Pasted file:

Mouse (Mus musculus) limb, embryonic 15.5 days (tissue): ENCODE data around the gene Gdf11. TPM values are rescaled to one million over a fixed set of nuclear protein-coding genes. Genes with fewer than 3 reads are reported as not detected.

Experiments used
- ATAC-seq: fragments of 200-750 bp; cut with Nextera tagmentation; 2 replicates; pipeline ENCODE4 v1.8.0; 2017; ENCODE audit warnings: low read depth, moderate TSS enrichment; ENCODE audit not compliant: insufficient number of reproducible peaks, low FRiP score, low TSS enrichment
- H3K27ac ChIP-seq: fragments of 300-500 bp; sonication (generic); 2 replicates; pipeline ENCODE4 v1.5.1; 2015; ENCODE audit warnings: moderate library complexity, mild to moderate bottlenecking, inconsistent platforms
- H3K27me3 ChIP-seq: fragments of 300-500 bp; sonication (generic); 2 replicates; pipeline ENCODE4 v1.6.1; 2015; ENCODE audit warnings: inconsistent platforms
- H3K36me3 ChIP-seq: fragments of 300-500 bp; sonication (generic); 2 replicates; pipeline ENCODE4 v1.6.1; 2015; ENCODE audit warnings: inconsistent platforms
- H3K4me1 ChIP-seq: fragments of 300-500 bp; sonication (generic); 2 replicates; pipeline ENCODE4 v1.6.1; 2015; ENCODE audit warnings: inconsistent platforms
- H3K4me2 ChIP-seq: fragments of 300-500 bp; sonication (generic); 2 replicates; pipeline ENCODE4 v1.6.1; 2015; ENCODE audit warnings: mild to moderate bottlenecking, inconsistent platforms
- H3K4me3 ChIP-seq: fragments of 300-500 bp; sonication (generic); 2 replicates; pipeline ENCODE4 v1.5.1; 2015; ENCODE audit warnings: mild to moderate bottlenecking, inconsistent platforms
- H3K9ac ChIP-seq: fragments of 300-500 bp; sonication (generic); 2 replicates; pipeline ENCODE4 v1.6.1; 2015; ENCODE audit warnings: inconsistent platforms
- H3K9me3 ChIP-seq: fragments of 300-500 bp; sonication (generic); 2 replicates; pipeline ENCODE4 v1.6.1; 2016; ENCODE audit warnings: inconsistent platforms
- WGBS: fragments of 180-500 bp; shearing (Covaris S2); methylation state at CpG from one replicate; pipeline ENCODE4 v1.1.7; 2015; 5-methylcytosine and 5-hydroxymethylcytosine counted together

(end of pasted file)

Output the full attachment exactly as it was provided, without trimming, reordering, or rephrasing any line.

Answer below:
Mouse (Mus musculus) limb, embryonic 15.5 days (tissue): ENCODE data around the gene Gdf11. TPM values are rescaled to one million over a fixed set of nuclear protein-coding genes. Genes with fewer than 3 reads are reported as not detected.

Experiments used
- ATAC-seq: fragments of 200-750 bp; cut with Nextera tagmentation; 2 replicates; pipeline ENCODE4 v1.8.0; 2017; ENCODE audit warnings: low read depth, moderate TSS enrichment; ENCODE audit not compliant: insufficient number of reproducible peaks, low FRiP score, low TSS enrichment
- H3K27ac ChIP-seq: fragments of 300-500 bp; sonication (generic); 2 replicates; pipeline ENCODE4 v1.5.1; 2015; ENCODE audit warnings: moderate library complexity, mild to moderate bottlenecking, inconsistent platforms
- H3K27me3 ChIP-seq: fragments of 300-500 bp; sonication (generic); 2 replicates; pipeline ENCODE4 v1.6.1; 2015; ENCODE audit warnings: inconsistent platforms
- H3K36me3 ChIP-seq: fragments of 300-500 bp; sonication (generic); 2 replicates; pipeline ENCODE4 v1.6.1; 2015; ENCODE audit warnings: inconsistent platforms
- H3K4me1 ChIP-seq: fragments of 300-500 bp; sonication (generic); 2 replicates; pipeline ENCODE4 v1.6.1; 2015; ENCODE audit warnings: inconsistent platforms
- H3K4me2 ChIP-seq: fragments of 300-500 bp; sonication (generic); 2 replicates; pipeline ENCODE4 v1.6.1; 2015; ENCODE audit warnings: mild to moderate bottlenecking, inconsistent platforms
- H3K4me3 ChIP-seq: fragments of 300-500 bp; sonication (generic); 2 replicates; pipeline ENCODE4 v1.5.1; 2015; ENCODE audit warnings: mild to moderate bottlenecking, inconsistent platforms
- H3K9ac ChIP-seq: fragments of 300-500 bp; sonication (generic); 2 replicates; pipeline ENCODE4 v1.6.1; 2015; ENCODE audit warnings: inconsistent platforms
- H3K9me3 ChIP-seq: fragments of 300-500 bp; sonication (generic); 2 replicates; pipeline ENCODE4 v1.6.1; 2016; ENCODE audit warnings: inconsistent platforms
- WGBS: fragments of 180-500 bp; shearing (Covaris S2); methylation state at CpG from one replicate; pipeline ENCODE4 v1.1.7; 2015; 5-methylcytosine and 5-hydroxymethylcytosine counted together